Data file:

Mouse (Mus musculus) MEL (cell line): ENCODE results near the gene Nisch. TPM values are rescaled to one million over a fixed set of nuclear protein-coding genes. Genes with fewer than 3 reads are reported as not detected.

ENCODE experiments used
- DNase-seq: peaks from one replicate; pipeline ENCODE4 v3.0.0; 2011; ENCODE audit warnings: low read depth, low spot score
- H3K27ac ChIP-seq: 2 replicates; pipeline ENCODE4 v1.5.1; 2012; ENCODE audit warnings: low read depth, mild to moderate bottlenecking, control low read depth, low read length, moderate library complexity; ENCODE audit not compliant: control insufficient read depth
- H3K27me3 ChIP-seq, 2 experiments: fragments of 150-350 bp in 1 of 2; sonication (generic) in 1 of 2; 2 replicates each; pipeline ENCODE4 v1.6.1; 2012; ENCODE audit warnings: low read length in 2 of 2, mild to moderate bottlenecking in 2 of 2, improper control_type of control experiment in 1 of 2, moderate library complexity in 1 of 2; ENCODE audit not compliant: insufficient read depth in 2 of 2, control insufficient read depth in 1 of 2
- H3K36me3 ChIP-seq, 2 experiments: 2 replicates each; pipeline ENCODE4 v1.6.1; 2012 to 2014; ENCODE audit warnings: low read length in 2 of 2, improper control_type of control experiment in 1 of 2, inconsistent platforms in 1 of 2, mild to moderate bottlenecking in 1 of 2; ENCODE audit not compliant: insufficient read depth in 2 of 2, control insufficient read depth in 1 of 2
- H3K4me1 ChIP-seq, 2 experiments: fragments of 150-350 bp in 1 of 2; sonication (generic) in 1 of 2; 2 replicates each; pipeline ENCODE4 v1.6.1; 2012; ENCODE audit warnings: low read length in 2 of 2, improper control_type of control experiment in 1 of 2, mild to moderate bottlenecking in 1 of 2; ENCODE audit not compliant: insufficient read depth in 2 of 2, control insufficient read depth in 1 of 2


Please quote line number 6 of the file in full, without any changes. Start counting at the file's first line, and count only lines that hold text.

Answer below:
- H3K36me3 ChIP-seq, 2 experiments: 2 replicates each; pipeline ENCODE4 v1.6.1; 2012 to 2014; ENCODE audit warnings: low read length in 2 of 2, improper control_type of control experiment in 1 of 2, inconsistent platforms in 1 of 2, mild to moderate bottlenecking in 1 of 2; ENCODE audit not compliant: insufficient read depth in 2 of 2, control insufficient read depth in 1 of 2